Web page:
As Premier David Eby puts the final touches on his last Throne Speech before the 2024 election slated for the fall, the political horizon looks relatively bright.

The BC NDP has held its lead in public domain opinion polls, the party is leading the way in fundraising and a potential split on the political right puts it in a position where a third consecutive victory is in sight.

However, there are housing crisis storm clouds ahead for the province and the people who will cast their ballots this October. This session provides Eby the final opportunity before the election to articulate how he plans to help British Columbia deal with those challenges and goes to voters looking for third term.

Since he became premier in the fall of 2022, Eby and his Housing Minister Ravi Kahlon have made tackling the housing affordable crisis the signature focus of the government. The alarming rise in housing costs and availability is both a problem for the government and an opportunity.

Last fall alone, the BC NDP government brought in legislation designed to allow for more housing in traditional low-density neighbourhoods, expand zoning opportunities for builders, enable high-density housing near transit while at the same time restricting the use of short-term rental units so those properties are available for permanent housing.

This is on top of past efforts to address the issue including the introduction and expansion of the speculation and vacancy tax.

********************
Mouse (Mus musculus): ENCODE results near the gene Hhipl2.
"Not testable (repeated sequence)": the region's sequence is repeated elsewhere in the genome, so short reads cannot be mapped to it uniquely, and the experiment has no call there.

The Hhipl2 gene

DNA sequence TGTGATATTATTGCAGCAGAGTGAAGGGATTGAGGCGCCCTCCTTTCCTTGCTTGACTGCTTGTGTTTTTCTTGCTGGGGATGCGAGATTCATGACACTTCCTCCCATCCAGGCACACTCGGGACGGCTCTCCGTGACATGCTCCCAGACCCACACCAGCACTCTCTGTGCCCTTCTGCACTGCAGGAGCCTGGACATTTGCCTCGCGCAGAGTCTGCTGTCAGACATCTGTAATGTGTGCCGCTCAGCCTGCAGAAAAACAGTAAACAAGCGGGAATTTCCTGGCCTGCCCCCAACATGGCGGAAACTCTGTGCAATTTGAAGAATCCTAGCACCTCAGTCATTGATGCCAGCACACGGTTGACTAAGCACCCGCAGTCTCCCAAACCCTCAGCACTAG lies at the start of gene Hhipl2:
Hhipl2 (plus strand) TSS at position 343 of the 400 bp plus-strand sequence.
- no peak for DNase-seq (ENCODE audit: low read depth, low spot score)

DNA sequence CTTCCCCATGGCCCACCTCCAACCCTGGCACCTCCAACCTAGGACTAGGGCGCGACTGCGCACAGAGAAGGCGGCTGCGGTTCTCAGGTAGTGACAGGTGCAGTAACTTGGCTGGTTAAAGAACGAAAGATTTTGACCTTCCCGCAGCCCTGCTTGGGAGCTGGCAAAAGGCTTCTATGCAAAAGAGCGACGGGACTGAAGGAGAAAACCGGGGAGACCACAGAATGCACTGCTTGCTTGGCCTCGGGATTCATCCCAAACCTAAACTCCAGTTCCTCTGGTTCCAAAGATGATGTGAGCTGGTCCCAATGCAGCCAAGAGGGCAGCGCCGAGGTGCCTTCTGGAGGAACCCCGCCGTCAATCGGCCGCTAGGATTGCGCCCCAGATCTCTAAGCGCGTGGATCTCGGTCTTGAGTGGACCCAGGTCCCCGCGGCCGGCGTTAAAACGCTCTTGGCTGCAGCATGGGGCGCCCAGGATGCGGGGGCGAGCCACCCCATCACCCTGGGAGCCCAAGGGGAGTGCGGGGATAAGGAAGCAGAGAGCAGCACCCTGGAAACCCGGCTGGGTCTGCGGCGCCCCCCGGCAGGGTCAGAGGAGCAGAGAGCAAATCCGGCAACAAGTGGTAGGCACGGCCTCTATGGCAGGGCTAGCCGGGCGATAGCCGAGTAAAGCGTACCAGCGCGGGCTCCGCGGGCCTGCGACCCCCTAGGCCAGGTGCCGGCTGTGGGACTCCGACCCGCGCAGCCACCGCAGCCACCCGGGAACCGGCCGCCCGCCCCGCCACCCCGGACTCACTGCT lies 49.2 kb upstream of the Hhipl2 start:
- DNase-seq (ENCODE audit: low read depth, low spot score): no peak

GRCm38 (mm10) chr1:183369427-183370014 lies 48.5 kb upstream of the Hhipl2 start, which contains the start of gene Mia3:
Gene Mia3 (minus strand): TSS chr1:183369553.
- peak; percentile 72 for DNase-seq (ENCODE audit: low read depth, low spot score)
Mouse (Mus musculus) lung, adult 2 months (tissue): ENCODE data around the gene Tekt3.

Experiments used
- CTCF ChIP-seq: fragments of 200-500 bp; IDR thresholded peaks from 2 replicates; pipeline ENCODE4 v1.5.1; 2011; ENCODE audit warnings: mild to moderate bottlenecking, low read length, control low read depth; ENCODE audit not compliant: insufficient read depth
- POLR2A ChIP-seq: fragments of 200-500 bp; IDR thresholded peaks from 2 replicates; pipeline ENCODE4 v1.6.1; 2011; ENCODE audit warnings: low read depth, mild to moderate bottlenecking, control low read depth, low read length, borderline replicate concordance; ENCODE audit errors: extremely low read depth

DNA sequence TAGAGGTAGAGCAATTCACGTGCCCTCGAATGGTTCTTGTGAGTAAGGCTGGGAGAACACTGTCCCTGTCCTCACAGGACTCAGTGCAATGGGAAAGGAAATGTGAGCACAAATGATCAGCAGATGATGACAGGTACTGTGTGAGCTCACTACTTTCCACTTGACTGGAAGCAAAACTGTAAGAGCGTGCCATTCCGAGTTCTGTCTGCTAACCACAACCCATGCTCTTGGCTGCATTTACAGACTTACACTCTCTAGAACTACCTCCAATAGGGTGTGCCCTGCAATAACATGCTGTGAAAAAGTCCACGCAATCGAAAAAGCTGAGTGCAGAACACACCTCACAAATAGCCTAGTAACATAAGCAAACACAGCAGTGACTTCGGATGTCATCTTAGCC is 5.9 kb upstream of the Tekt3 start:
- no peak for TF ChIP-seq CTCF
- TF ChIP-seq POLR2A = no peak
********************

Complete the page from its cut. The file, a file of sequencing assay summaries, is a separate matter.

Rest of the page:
In the days, weeks, and months ahead, expect David Eby to say more about the housing crisis, not less.

This is likely to include new measures in addition to highlighting the dates when new housing legislation comes into force and the impact it shows on the ground.

Eby’s decision to go all in on this issue has at times put him at odds with municipalities who have lost their zoning decision making power, short-term rental companies and their property-owning clients, and all three opposition parties who have waged war against this plan at every opportunity.

Eby is more than happy to take on this fight.

Over the past seven years, the BC NDP government has continued to fight against those who are perceived as the problem in the housing crisis, not the solution.

British Columbians were happy to see the government penalize real estate speculators.

They are tired of seeing viable housing projects move forward at a glacial pace at the municipal level.

They are not especially pleased when they cannot find an apartment in the community where they live and work while suitable properties are available to visitors on a short-term rental site.

The opposition, especially BC United and even BC Conservatives whose leader John Rustad sat in cabinet with the then-BC Liberals, will point to rising housing and rental prices and suggest that Eby’s plan is not working.

By doing so, they ignore their own vulnerability on this issue given that the housing crisis started on their watch, and they did little to address it.

Political leaders sometimes find themselves in fights they don’t want to have and sometimes engage fights that they choose to wage.

David Eby has chosen this fight because he is confident he can win it.

To learn more about what this means for your sector, business, or association, please reach out to the Counsel Public Affairs team:

Jean-Marc Prevost headshot

Jean-Marc Prevost, Vice President, Western Canada


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Amanda van Baarsen, Associate Vice President, Western Canada